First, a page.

About the Author

After teaching secondary school history for several years, Jonathan Burack became Editor-in-Chief of Newscurrents, a weekly current events program for schools (1984-95). In 1995, he conceived and began to create MindSparks, a project that focuses on primary source analysis, writing and debating skills, and the development of habits of historical thinking.

Stating Your Case: Writing Thesis Statements Effectively

What is it?

A three-activity lesson teaching students what thesis statements are and how to use them effectively in writing Document Based Questions (DBQs) and other history essays.


Students asked to write brief essays on historical topics often lack a clear sense that such essays have a distinct structure. That structure varies with the topic the student is asked to address, but it usually consists of three tasks:

  • Using an introductory paragraph to pique interest and state clearly the    essay's answer to the question it is addressing.
  • Using the essay's internal paragraphs to make the case for that answer,    hypothesis, or claim.
  • Using a conclusion to sum up how well the body of the essay has    addressed the question, along with any qualifications.

A clear thesis statement is crucial to managing these tasks. An effective thesis statement responds to all key components of the question posed. It provides an answer, or hypothesis, which the entire essay will support or explain. In a DBQ (Document-Based Question) essay, the thesis must also be one the primary sources can support. Finally, if the thesis is clear enough, it should suggest a structure for the entire essay, one that will deal with all key facets of the question or problem posed.


This lesson is based on the belief that students cannot master an essay component such as the thesis statement in the abstract, but will best learn its nature by studying it in the context of a concrete historical problem. Therefore, the lesson's activities are based on an introductory essay and a set of primary source documents on one historical topic—the Haymarket Square bombing in Chicago in 1886. The Haymarket episode is a dramatic one that should also hold student interest well. A single DBQ on this topic and several alternate thesis statements are then used in three student activities. These illustrate what makes thesis statements effective, as well some common problems or mistakes in writing clear thesis statements. The lesson consists of the following handouts:

  1. A background essay on the Haymarket anarchists
  2. A set of seven primary sources
  3. Three student activity sheets—What a Thesis Statement Is, What a Thesis Statement Does, Putting the Thesis Statement to Use
  4. Teacher's Answer Key
Teacher Preparation
  1. Ask students to read the one-page background essay provided for this    lesson.
  2. If they are not already familiar with what a thesis statement and a DBQ    essay are, discuss the brief explanation at the end of the background    essay.
  3. Have students study the seven primary sources for this lesson, paying    attention both to the content and the sourcing information for each    source.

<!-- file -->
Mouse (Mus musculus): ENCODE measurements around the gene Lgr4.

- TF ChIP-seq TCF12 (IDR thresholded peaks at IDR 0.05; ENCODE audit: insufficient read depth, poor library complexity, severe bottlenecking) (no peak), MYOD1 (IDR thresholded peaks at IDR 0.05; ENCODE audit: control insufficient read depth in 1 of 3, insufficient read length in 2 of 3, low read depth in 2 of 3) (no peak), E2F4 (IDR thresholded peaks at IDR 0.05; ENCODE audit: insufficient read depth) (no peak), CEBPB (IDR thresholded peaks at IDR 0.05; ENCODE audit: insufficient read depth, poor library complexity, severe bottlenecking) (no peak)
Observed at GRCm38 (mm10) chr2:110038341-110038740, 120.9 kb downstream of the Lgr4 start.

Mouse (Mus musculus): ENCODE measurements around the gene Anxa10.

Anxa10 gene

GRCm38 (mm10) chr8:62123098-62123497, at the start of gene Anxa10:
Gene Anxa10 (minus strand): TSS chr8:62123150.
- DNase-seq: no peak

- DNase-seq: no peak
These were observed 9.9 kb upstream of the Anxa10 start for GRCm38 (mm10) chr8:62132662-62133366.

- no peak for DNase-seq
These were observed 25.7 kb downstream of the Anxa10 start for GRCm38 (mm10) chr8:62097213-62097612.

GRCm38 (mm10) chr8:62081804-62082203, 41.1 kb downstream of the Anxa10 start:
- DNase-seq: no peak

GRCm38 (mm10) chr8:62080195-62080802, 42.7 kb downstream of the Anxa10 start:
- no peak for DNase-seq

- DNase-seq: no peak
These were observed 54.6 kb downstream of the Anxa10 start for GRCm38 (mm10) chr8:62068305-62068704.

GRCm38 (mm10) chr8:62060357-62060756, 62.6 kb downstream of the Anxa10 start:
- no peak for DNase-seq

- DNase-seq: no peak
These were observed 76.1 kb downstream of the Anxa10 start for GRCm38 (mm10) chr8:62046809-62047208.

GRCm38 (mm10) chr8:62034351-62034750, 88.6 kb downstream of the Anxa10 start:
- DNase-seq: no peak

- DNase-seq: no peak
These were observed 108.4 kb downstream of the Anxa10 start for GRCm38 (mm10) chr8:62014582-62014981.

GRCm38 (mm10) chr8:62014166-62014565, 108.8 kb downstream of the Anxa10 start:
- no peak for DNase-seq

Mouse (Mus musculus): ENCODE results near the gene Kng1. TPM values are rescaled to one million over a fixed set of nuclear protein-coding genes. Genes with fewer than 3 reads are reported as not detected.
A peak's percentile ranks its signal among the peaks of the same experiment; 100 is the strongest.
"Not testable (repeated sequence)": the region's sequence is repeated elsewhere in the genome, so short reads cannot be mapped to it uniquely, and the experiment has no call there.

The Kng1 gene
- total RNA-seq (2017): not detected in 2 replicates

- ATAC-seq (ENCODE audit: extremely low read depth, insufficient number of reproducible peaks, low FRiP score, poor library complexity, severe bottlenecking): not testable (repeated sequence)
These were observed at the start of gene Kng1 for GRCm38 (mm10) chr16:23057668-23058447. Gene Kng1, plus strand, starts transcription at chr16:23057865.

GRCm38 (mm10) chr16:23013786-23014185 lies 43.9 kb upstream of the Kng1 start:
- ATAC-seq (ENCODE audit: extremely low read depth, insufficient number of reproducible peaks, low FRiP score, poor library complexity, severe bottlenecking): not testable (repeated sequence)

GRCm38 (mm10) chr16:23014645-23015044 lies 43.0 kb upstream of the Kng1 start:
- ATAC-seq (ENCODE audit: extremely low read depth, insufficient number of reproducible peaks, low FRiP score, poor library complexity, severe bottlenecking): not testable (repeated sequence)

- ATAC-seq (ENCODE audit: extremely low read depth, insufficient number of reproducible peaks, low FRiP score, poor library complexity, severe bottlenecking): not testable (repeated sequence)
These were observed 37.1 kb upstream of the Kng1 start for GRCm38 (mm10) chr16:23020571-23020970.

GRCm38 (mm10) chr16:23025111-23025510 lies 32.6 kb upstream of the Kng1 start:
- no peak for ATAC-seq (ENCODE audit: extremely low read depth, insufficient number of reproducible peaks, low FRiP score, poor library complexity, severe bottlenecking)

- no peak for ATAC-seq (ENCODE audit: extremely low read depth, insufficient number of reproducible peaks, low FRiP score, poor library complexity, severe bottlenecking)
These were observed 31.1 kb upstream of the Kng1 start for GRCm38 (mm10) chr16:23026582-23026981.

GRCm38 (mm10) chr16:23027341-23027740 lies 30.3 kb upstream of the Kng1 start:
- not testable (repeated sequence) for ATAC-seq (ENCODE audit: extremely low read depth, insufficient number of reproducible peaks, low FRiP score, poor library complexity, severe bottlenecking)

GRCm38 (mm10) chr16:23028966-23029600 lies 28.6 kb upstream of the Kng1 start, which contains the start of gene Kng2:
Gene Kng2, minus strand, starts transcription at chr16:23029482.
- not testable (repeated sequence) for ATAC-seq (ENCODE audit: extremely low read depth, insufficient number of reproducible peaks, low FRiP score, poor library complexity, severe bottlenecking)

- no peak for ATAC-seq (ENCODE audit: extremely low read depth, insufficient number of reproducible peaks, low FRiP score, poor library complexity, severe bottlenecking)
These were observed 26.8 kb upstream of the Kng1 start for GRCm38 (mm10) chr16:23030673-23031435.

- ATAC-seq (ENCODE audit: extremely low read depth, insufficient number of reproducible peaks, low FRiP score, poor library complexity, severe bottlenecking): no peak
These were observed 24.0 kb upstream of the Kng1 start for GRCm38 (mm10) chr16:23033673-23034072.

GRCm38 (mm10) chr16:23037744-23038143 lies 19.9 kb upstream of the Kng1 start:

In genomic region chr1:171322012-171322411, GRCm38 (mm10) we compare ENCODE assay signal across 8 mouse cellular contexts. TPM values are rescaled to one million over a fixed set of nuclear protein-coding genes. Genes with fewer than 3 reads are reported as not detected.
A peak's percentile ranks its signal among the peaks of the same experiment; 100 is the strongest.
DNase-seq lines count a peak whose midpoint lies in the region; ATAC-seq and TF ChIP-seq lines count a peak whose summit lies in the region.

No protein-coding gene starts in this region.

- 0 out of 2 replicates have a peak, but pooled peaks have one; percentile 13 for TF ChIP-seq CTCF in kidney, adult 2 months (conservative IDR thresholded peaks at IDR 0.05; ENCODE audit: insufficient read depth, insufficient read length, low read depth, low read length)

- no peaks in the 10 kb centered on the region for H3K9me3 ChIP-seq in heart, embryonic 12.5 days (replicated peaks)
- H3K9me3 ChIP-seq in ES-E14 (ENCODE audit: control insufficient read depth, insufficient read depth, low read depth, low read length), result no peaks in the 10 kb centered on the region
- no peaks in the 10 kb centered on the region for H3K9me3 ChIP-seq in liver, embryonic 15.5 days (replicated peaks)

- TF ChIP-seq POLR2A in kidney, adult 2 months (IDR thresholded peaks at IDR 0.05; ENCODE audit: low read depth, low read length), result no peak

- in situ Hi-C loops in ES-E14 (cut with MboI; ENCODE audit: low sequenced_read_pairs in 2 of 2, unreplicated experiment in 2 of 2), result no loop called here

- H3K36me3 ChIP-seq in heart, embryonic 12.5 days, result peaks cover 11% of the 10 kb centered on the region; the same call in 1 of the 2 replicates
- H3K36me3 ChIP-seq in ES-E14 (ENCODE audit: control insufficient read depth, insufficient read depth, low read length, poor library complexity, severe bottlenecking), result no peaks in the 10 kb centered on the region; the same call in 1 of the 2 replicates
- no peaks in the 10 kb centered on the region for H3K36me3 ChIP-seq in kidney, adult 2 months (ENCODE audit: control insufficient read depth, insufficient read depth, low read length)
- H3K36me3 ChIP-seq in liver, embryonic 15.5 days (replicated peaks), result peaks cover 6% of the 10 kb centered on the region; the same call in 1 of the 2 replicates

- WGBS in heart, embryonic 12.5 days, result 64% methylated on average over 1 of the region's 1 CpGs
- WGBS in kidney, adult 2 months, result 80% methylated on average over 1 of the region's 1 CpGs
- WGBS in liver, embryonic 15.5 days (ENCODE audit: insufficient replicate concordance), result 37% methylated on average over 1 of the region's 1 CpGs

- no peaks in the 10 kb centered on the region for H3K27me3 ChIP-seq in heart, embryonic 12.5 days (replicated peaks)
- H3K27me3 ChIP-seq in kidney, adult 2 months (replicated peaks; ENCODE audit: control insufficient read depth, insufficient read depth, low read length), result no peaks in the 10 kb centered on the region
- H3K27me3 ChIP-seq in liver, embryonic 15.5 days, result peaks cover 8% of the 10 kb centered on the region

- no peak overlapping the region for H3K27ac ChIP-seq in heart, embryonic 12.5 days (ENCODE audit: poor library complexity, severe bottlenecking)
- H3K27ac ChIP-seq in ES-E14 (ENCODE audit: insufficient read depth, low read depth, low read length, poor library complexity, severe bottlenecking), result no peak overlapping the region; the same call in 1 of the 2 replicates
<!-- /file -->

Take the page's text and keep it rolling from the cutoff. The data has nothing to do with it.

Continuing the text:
In the Classroom
  1. Briefly discuss with students the single DBQ used in all three activities    for the lesson.
  2. Have students complete Activity 1 and Activity 2. In these activities they    will make several choices among alternative thesis statements, all of which    respond to the lesson's DBQ. If they have read the introductory essay and    studied the sources, these activities will not take much time to complete.
  3. Discuss the choices students make for these two activities. The Teacher's Answer Key sheet for the lesson lists the correct choices and offers    additional ideas to discuss.
  4. Ask students to complete Activity 3 by choosing several sources to use to    back up or qualify one of the thesis statements. Either discuss student    choices in class or ask students to use their notes and their thesis    statement in a brief DBQ essay of their own.
Common Pitfalls
  • In writing history essays, students may think their task is simply to    provide as much detail and information as they can, perhaps to prove how    much they know. If they lack a sense of the overall purpose and structure    of such essays, they will not see the central importance of the thesis    statement within that structure.
  • Students in a hurry often fail to tailor the thesis statement to the exact    details and form of the DBQ or other essay prompt. They need to pay    attention to the question's details, and also to its form (e.g. compare and    contrast, explain and describe, assess the validity, etc.), which can guide    the way they structure their thesis statement and the essay as a whole.
  • Students may view the thesis statement as an absolute claim and may    make sweeping assertions they can't possibly prove without qualification.    They need to see a thesis as a tentative hypothesis, one they should    qualify by referring to primary sources that seem to contradict it.
  • Students need to see that a vague or overly broad thesis statement will    make their task harder, not easier. A specific and divided, or segmented,    thesis will delimit the task more effectively and make it easier for the    student to organize the rest of the essay.

For more information

On DBQ essays and thesis statements:
Further tips on writing thesis statements from the Indiana University. This list is typical of checklists on this topic, with much good advice, but without the practice activity that will help students apply the advice.

See more on this topic elsewhere on our website.